Uncovering the secrets of innovation

When we talk about innovation it’s easy to come up with the iPad example but the product itself is only one side of the story. We’re just looking at the tip of an iceberg. Have you ever wondered what’s below the sea? Let’s take a few moments to see how this innovation world looks like.

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In the beginning there was darkness


Do you remember the first verses of the Bible? What happened in the darkness when our universe, the most amazing innovation, started to exist? It is written that “God said”. Whatever darkness you may face, you will never get out of it if you do not start to communicate. Communication is where it all begins.


Being innovative is not a statement or a nice attachment to your logo. It’s a long-term and continuous process. We are challenged to create the business of tomorrow even as we focus on keeping the organisation lean today, with more immediate incremental improvements supplemented by long-term big bets.


The key for this process is to enable connections between people and ideas. The tools we now have available are supporting communication more than ever. When you’ve read the word “connections”, your mind probably jumped to social tools such as Facebook, Google+, or Twitter. Indeed, businesses generally consider how to take advantage of these or similar web tools to communicate inside and outside the firm: enabling employee knowledge sharing, providing customer support, building the brand, or marketing products and services.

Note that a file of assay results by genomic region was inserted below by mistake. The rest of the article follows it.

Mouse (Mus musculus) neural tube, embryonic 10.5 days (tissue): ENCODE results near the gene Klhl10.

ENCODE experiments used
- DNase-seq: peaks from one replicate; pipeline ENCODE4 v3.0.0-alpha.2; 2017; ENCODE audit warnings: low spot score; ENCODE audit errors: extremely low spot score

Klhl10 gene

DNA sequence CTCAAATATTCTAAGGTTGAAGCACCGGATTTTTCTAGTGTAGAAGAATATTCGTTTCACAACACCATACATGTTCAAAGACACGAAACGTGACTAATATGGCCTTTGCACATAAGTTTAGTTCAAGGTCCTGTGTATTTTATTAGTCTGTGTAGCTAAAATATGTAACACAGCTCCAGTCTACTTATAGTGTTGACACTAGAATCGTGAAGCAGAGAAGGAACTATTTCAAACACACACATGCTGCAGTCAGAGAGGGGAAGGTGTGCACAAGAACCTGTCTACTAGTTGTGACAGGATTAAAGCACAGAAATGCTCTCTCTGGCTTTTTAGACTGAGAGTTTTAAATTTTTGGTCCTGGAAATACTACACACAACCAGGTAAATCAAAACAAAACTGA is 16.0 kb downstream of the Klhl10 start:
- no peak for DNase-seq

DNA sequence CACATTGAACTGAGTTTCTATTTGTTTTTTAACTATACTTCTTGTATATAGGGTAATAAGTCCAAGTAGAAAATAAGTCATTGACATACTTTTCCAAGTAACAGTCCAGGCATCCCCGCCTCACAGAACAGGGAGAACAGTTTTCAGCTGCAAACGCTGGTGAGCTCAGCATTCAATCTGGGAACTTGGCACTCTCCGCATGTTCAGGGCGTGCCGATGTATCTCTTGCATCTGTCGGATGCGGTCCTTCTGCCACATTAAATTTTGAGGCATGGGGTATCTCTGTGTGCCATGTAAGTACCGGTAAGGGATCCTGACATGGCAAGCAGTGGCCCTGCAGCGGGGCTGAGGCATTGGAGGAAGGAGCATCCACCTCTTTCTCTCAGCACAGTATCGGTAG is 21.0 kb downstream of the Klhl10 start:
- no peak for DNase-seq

PwC recently launched the “Global Innovation Survey”, the largest and most comprehensive study of its kind exploring innovation from a global, multi-sector perspective. It uncovers insights obtained from interviews with board-level executives from 1,757 companies, across more than 25 countries and 30 sectors, who are responsible for overseeing innovation within their company.


The study shows that the most innovative companies use social media more often to collaborate externally and support the innovation process: 67% (most innovative companies) vs. 39% (least innovative companies) and they are more likely to manage innovation efforts formally or in a structured way: 78% vs. 66%. Moreover, when it comes to developing new products and services with external partners, the most innovative companies collaborate over three times more often.



The importance of collaboration can also be seen in the number of companies that are now working with customers or other businesses to co-create new products and solutions. The rapid upsurge in the sale of e-readers and e-books is a good example of how these collaborations can create game changing opportunities for some businesses and the threat of marginalisation for slower moving competitors.


Starting to communicate is not a requirement for innovation staff only but an innovative culture is required. Seven in ten of the executives interviewed by PwC also feel that a successful innovation culture relies on the organisation’s ability to foster an environment where smart exploration is encouraged even if does not always lead to a successful outcome. Leaders know that breakthrough innovations require exploration of entirely new types of business models and technologies. Sometimes, the experiments do not provide the expected results. Sometimes called a failure, those unexpected results are valuable discoveries that can guide the innovation team to bigger and better outcomes.


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